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Lead-footed out-of-towners have been warned police in Omarama will continue a strict approach to issuing speeding tickets, after a speed trap outside the town's school netted nearly 150 speeders in two weeks.
At the height of the operation, police handed out tickets to drivers speeding past Omarama School at a rate of one every three and a-half minutes, but Constable Nayland Smith said he was pleased no tickets were issued to locals.
Const Smith said from October 23 to November 2, 145 tickets were issued during the operation, which had operated mainly from 8am-9am and 3pm-4pm.
"Friday, October 26, was the worst day, with 17 tickets issued in one hour."
He said the main excuse given by speeding motorists was they did not realise the area outside the school was a 50kmh zone, despite the existence of warning signs.
"The highest speed recorded was 90kmh by an Oamaru resident. Her reason was she did not realise she was in a 50kmh area, despite driving through firstly a 70kmh zone then past the signs warning that in 150m there is a 50kmh zone, then past the school sign, then past the large 1.5sq m 50kmh signs.
"Lucky no kids jumped out in front of her as she probably wouldn't have seen them either."
In a similar operation in February, 38 tickets were dished out in a period of seven and a-half hours.
Although new speed feedback signs were due to be installed by the New Zealand Transport Agency (NZTA) before Christmas, police would continue to "stringently" enforce the 4kmh rule, even after the signs were installed, he said.
Omarama School principal Diane Webb said the operation had helped to improve the safety of school children, and hoped there would be another police operation soon.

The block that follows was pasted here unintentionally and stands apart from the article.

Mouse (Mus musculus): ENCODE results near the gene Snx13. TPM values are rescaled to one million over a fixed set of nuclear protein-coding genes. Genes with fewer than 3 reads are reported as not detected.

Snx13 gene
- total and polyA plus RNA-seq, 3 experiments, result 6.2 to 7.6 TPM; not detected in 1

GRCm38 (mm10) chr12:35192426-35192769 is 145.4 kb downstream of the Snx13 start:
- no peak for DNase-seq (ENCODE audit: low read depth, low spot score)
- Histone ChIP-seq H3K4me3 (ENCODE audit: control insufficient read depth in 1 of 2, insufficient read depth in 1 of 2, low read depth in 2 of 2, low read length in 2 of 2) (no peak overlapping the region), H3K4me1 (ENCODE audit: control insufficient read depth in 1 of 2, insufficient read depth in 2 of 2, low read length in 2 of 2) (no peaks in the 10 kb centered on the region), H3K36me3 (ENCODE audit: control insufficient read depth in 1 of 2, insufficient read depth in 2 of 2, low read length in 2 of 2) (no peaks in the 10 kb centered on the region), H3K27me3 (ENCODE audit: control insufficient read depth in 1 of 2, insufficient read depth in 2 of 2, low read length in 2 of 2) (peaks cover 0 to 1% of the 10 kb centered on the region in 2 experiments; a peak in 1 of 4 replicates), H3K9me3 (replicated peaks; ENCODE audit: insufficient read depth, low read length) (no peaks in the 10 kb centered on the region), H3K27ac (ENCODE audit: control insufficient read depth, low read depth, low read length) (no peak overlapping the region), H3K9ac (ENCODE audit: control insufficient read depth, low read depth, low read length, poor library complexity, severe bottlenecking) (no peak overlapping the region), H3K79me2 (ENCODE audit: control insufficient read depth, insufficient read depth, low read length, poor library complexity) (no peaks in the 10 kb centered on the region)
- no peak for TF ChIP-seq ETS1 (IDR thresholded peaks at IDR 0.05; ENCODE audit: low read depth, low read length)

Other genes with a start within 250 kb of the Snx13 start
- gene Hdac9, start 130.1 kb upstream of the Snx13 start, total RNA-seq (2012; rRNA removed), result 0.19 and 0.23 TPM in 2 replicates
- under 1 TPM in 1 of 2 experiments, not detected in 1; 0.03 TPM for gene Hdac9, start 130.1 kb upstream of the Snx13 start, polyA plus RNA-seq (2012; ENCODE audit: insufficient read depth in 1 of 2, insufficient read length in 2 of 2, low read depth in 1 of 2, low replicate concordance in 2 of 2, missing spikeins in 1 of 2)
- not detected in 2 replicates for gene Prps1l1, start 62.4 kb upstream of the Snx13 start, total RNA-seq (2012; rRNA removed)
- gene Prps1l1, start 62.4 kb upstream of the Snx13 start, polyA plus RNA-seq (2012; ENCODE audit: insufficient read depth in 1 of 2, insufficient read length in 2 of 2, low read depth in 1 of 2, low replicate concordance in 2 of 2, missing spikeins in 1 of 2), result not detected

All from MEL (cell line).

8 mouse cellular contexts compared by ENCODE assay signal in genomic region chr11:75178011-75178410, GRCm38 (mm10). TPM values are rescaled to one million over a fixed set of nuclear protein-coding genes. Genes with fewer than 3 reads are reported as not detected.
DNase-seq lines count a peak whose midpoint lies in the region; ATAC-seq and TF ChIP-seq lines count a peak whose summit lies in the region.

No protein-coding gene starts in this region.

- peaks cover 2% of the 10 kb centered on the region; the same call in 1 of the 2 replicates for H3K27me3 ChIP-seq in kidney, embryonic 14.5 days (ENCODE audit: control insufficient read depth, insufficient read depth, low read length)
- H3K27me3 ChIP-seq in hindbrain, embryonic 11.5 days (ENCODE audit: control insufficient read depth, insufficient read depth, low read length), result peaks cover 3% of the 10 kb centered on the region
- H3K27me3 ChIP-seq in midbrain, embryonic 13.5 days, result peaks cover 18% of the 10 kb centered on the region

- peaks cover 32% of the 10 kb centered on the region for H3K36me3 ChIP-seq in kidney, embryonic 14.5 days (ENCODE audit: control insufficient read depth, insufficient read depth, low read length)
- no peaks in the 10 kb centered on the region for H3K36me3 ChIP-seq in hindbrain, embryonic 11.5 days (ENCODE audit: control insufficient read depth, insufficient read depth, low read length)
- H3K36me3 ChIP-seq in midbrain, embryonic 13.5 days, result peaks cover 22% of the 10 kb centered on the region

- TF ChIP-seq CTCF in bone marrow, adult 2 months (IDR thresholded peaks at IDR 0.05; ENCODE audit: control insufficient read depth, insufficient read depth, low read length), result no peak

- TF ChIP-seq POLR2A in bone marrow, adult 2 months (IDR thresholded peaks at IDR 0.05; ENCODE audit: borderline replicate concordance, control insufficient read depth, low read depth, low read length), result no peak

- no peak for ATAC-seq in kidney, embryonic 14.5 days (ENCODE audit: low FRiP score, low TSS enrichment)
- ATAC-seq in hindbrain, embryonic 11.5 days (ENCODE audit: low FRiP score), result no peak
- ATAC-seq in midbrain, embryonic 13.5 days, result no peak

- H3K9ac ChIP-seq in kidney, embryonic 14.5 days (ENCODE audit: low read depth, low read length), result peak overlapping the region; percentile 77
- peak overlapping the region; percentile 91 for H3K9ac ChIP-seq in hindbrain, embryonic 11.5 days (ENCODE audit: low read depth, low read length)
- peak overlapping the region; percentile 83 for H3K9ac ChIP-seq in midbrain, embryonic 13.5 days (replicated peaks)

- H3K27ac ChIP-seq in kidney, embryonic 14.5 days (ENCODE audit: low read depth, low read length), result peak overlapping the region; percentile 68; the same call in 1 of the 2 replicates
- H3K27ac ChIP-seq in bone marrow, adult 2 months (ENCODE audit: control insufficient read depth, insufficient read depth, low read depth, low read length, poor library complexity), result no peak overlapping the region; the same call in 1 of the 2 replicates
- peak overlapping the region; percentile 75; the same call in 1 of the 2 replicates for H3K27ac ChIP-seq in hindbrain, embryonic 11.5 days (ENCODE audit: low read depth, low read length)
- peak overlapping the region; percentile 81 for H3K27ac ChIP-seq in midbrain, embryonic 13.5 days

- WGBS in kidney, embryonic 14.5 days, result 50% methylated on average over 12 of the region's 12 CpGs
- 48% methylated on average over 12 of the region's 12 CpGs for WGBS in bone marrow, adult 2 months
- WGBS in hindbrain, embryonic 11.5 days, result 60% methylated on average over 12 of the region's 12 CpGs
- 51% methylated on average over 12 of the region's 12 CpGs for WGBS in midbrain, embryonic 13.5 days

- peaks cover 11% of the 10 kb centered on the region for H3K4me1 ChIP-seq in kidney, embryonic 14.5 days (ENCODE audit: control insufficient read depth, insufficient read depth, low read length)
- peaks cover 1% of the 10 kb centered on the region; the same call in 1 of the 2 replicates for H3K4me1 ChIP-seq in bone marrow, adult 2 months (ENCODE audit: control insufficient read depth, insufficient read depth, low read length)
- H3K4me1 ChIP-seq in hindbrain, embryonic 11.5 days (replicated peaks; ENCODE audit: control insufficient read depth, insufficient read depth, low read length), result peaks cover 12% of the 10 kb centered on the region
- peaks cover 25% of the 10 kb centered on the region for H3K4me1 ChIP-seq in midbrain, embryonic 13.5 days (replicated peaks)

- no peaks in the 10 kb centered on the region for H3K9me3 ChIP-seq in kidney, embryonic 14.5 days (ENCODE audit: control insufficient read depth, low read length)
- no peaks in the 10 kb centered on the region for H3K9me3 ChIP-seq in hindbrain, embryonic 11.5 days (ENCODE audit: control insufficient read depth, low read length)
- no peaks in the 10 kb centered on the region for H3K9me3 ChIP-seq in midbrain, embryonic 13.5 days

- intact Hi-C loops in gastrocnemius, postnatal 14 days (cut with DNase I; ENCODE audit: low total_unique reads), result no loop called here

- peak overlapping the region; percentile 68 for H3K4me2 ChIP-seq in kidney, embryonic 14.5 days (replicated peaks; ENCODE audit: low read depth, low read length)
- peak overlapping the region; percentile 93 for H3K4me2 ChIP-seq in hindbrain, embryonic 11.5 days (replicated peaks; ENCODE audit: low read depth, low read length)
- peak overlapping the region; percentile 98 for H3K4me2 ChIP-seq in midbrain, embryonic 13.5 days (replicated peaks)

"Before the policeman started the operation we actually had the kids out on the court looking at speeding cars and seeing how many came past the school.
"They do rip past the school, so it did make our children feel a lot safer, because a lot of them walk as well, and a lot of them walk with their parents for that reason."
Ahuriri ward councillor Craig Dawson said it was "unbelievable" so many speeding motorists had been caught and welcomed the news feedback signs would be installed to encourage drivers to slow down.
"It is certainly a real problem.
We asked NZTA a while ago if they could put an imposing roundabout there to slow traffic down, but it was basically too expensive.
"The big trouble is that we have seen big trucks speeding through there at all hours of the night as well."
Senior Sergeant Jason McCoy, of Oamaru, said although a combination of factors were behind the number of speeding tickets issued, more tickets were issued than he would expect if similar operations were held in other locations.
"If we sat outside a school in Dunedin or Oamaru for two weeks, I wouldn't think we would get 145 infringements.
"The sheer physical factors of the Omarama School being on a highway, and going from that highway down to a residential speed limit, makes it probably more dangerous in relation to people speeding past that school.
"That operation was targeted in support of getting the flashing lights installed outside the school."